Congratulations to Kenneth Bader. Kenneth has worked in the fossil preparation lab at Petrified Forest National Park since last summer. Prior to this he completed his Master of Science Degree at Kansas University. Kenneth's first paper from his thesis was just published in the journal Palaios. It is an interesting paper which looks at the taphonomy of sauropod skeletons from a quarry in the Jurassic Morrison Formation of Wyoming.
Kenneth closely examined the skeletons and documented hundreds of trace fossils of varying morphologies. Some were interpreted as tooth marks from predators and/or scavengers, but more interestingly many of the trace fossils can be attributed to various arthropods. Comparisons were made with arthropod traces and modern bones and from this a taphonomic hypothesis using forensic entomology can be proposed.
Bader et al. hypothesize that based on this evidence these sauropods died during the dry season, were scavenged, and then went through several detailed stages of decomposition, including a "dry stage" where tracemakers tunneled through dried flesh and created pupation chambers adjacent to bones. Larvae hatched and then contributed to the final removal of soft tissue from the bones. Total time from death until complete burial was estimate to be about 1-3 years.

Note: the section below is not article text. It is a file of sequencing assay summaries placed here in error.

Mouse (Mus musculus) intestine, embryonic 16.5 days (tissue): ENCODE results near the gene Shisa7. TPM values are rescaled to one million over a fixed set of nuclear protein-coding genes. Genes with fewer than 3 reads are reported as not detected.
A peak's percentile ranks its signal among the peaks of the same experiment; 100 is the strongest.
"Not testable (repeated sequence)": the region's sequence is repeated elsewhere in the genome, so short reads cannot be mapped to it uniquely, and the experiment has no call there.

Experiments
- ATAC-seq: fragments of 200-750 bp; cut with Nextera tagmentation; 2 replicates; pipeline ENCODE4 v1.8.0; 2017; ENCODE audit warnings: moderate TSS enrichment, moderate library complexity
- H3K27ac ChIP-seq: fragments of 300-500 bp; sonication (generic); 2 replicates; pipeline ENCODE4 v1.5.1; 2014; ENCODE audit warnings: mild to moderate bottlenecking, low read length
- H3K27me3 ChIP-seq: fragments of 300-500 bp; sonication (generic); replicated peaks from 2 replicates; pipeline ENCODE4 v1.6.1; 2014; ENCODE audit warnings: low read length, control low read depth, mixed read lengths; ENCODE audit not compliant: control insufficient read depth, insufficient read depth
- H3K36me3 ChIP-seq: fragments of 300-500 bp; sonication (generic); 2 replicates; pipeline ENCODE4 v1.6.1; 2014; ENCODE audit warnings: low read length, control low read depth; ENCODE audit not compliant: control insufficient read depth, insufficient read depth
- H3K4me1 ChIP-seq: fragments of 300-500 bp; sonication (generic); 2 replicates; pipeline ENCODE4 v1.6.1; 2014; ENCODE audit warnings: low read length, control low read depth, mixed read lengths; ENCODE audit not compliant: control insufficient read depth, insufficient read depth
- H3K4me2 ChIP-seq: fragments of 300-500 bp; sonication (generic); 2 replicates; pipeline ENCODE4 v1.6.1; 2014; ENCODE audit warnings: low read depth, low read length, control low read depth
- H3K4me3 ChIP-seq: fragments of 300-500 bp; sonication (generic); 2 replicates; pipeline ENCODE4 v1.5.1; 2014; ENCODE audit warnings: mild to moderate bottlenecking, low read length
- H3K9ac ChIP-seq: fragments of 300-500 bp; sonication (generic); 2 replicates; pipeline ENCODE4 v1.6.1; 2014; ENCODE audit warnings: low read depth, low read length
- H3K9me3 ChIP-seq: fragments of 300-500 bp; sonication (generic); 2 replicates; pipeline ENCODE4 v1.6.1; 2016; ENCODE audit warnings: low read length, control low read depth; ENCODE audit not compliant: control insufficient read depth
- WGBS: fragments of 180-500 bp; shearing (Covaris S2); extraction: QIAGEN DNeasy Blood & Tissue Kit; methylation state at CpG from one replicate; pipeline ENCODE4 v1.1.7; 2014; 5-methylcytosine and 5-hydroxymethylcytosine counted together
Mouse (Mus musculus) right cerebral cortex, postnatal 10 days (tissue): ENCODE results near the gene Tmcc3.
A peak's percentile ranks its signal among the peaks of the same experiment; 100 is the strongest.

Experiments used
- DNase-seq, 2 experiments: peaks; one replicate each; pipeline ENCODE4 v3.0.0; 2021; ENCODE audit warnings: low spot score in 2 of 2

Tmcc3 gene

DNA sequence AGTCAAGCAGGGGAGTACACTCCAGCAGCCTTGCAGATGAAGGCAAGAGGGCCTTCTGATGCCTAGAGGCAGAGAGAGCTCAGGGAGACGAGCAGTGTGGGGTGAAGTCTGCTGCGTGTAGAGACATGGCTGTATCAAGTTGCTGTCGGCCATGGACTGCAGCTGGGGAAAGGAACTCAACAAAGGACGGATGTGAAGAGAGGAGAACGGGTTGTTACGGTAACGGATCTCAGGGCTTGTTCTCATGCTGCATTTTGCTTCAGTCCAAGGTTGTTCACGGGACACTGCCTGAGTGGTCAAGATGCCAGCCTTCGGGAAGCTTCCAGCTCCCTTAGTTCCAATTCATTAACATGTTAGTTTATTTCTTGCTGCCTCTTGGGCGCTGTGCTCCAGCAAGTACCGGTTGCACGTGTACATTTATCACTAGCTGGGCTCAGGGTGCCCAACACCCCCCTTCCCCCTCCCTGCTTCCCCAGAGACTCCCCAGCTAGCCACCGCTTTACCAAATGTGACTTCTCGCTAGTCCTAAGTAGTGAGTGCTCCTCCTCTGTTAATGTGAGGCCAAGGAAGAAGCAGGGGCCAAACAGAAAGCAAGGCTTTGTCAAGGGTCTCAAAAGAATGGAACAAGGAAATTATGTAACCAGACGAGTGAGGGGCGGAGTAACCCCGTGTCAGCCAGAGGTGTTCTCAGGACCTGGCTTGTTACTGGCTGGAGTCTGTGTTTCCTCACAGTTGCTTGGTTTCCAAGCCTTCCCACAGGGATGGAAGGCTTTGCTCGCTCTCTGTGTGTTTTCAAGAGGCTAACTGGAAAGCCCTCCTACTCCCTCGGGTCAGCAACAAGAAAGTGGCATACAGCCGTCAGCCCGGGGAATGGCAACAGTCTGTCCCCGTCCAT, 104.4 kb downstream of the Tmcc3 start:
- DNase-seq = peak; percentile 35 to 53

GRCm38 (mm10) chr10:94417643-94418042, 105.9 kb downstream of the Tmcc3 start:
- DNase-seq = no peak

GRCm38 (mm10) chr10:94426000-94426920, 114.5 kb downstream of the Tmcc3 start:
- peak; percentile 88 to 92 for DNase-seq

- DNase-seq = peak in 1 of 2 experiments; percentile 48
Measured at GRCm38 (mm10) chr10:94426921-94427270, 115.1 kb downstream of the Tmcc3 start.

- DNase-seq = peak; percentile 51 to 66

Congrats again to Kenneth on a very interesting study.
BADER, K., HASIOTIS, S., & MARTIN, L. (2009). APPLICATION OF FORENSIC SCIENCE TECHNIQUES TO TRACE FOSSILS ON DINOSAUR BONES FROM A QUARRY IN THE UPPER JURASSIC MORRISON FORMATION, NORTHEASTERN WYOMING PALAIOS, 24 (3), 140-158 DOI: 10.2110/palo.2008.p08-058r
Abstract- Trace fossils on sauropod skeletons from a quarry in fluvial deposits of the Morrison Formation, Wyoming, are used to reconstruct the taphonomic history of the dinosaur bone accumulation. Shallow pits; rosettes; hemispherical pits; thin, curvilinear, branching grooves; and U- to V-shaped linear grooves make up trace fossils found on sauropod skeletons. The traces were interpreted by comparisons to traces on modern bone. Rosettes are circular rings of modified bone and are likely an early stage in the production of shallow pits. They are interpreted as pupation chambers constructed in dried flesh in contact with sauropod bone. Hemispherical pits are circular with a U-shaped cross section and interpreted as dermestid pupation chambers completed in sauropod bone. Thin, curvilinear, branching grooves are semicircular in cross section, form irregular dendritic or looping patterns, and are interpreted as root etchings. U- to V-shaped linear grooves are interpreted as theropod or crocodilian bite marks. Skeletal articulation and condition and distribution of bone modification traces suggest the skeletons accumulated at this site over no more than 3.5 years, with the bulk of the skeletons contributed during the dry season in the final 3–6 months. Carcasses went through all stages of decomposition—including the dry stage, represented by shallow pits, rosettes, and hemispherical pits. Vertebrate scavengers and necrophagous arthropods fed on the carcasses during all decomposition stages prior to burial of the assemblage.
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